Nine months after catching the hobby’s attention with a stunning group of Old Judge proof cards that sold for nearly $50,000 collectively, American Memorabilia has lined up four more Goodwin & Co. proofs to headline the company’s massive June 23 auction.
The batting order this time reads: 1. Gypsy Queen proof of Boyce of Washington (appears on this week’s cover of SCD); 2. Old Judge proof of John Doran (Ball Overhead); 3. Goodwin Tobacco Co. proof of Bobby Mathews; and 4. Old Judge proof of Patrick O’Connell. Each of the four rarities opens at $900.
And while the turn-of-the-century crowd grabs the top of the marquee, Babe Ruth, Mickey Mantle, Henry Aaron, Lou Gehrig and Willie Mays aren’t exactly chopped liver either in this auction of more than 1,100 lots.
The Ruth items include a signed and graded 8-by-10 photo ($2,000 minimum), a signed and inscribed copy of The Babe Ruth Story, a PSA-graded single-signed Ruth Harridge ball ($2,000), a Ruth and Gehrig signed Texas League ball ($2,000) and a Ruth Quaker Oats advertising display piece ($900).
Aaron’s top item in the sale is a game-used and signed 1968 flannel, complete with pants, that bears a $5,000 opening. The Mantle presence is even more imposing, with literally dozens of items featured, including many from Mantle’s longtime agent and companion Greer Johnson. Prominent among that group is a handwritten speech on Greer Johnson letterhead from the late 1980s, a poster from the Mickey Mantle Restaurant and Sports Bar across from Central Park in New York City that included Mantle’s occasional penchant for adding the odd inscribed obscenity here and there, and a signed and notated blue presentation bat (from Johnson, $2,000).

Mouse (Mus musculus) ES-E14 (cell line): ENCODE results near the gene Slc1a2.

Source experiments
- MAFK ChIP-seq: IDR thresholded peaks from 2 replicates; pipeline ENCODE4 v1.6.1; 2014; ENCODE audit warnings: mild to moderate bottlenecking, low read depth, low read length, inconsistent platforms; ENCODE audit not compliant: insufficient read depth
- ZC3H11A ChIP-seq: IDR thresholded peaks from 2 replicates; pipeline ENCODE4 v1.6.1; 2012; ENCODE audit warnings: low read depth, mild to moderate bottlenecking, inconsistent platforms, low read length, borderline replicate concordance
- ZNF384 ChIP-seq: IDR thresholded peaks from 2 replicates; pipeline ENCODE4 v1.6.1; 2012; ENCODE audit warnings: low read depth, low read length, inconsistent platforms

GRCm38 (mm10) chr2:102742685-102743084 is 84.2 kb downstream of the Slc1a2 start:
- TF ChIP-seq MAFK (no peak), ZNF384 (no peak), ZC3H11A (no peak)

All of that hints at the Mantle role in the sale, but hardly exhausts the curriculum, which also included a number of single-signed and multi-signed balls (several with inscriptions), a signed commemorative Yankees jersey, and 500 Home Run Club balls, to name a few.
Mays weighs in with a game-used and team-signed bat from 1967 ($2,500) and a game-used and signed glove from the late 1960s ($5,000); there’s a 1970 Roberto Clemente game-used cap ($2,000) and game-used bats from Ernie Banks (1955-60) and Willie McCovey (1971-79).
Among the hundreds of signed balls featured in the sale, a single-signed Rogers Hornsby ball manages to stand out ($900), as does a multi-signed ball with Grover Cleveland Alexander, Frankie Frisch and several others ($900).
A Paul Hornung game-used suspension helmet from 1964-66 opens at all of $5,000; there’s also a 1966 Super Bowl I Packers-signed football with a standout Lombardi signature ($900), a game-worn Earl Campbell helmet ($2,000), plus game-worn jerseys from the likes of Michael Jordan (1997 All-Star Game, $1,500), Earl “The Pearl” Monroe ($900) and even a full Maryland uniform from Len Bias’ final game ($1,500).
As is customary in American Memorabilia auctions, there are literally hundreds of signed balls, jerseys, caps and other equipment pieces, and dozens of lots of quality entertainment and political material, including signed presidential photos, record albums and even a cannon from the feature film “The Pirates of the Caribbean: The Curse of the Black Pearl,” which, of course, is not related to the aforementioned Mr. Monroe in the previous graph.
The complete 84-page American Memorabilia auction catalog is inserted as a supplement to this issue (June 24) of Sports Collectors Digest; American Memorabilia’s auction catalog (another 1,037 lots) for the company’s July 7 auction will be inserted with the July 8 issue of SCD.